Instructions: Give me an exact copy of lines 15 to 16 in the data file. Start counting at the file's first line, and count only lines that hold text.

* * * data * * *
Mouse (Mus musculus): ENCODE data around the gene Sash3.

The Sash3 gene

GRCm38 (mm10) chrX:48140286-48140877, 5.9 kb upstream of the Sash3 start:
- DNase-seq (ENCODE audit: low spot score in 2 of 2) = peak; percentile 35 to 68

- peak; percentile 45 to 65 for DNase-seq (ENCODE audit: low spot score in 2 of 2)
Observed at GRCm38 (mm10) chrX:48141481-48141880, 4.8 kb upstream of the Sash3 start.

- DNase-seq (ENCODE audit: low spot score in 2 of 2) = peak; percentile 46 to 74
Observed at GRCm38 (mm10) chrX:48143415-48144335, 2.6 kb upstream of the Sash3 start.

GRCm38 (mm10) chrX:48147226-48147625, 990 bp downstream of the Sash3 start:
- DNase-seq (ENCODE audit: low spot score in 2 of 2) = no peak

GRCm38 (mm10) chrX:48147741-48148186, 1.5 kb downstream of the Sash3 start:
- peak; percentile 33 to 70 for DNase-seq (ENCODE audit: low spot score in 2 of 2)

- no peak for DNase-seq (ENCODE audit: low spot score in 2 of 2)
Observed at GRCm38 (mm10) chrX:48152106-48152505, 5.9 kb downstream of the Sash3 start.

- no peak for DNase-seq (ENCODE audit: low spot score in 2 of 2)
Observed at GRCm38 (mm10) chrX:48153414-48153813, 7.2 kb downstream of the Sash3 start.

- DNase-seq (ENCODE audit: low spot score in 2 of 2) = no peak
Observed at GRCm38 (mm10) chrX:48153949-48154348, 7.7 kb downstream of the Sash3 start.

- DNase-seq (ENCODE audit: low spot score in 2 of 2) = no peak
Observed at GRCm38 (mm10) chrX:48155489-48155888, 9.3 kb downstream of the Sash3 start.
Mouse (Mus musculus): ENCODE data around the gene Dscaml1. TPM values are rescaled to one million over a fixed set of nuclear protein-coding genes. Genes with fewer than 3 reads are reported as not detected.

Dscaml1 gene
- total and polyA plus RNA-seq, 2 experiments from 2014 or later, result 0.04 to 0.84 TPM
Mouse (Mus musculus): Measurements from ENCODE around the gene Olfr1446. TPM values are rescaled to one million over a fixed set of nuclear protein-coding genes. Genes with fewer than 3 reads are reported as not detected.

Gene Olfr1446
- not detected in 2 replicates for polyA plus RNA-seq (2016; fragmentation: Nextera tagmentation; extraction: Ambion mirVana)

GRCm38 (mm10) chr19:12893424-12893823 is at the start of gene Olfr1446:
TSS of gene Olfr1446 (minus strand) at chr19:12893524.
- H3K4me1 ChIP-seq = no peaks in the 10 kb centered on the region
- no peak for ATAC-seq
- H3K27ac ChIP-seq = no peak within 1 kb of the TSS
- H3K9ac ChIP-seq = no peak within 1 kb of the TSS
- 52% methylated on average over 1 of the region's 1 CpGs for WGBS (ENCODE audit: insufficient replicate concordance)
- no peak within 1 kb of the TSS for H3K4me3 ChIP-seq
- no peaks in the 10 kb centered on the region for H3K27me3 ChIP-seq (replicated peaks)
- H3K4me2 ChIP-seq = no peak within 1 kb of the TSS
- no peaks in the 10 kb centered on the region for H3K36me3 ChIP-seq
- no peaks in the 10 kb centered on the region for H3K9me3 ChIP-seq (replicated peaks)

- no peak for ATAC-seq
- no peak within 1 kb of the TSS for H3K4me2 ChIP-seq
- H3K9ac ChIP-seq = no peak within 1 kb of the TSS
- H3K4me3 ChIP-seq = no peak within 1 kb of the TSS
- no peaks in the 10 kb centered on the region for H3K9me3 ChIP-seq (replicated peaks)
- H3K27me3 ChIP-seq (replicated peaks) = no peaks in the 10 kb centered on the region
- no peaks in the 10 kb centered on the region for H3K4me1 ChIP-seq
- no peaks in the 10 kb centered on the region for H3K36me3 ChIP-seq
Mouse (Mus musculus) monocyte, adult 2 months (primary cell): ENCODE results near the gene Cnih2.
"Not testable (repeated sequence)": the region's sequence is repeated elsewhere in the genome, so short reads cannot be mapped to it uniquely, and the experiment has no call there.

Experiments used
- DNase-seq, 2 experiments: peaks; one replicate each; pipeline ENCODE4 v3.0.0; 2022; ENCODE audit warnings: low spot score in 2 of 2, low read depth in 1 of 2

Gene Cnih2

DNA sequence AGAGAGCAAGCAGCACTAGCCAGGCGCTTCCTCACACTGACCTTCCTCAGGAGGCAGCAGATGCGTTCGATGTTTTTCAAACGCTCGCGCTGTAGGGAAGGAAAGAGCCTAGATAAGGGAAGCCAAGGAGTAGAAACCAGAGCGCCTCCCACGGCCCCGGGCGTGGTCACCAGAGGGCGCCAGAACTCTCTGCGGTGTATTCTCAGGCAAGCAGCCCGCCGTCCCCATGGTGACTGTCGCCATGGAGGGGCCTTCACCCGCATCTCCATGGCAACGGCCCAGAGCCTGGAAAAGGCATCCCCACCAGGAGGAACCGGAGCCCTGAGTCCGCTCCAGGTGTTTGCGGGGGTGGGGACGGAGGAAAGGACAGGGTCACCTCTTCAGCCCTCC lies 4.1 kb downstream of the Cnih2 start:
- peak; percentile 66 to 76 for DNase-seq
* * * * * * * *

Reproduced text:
- no peak for DNase-seq (ENCODE audit: low spot score in 2 of 2)
Observed at GRCm38 (mm10) chrX:48153414-48153813, 7.2 kb downstream of the Sash3 start.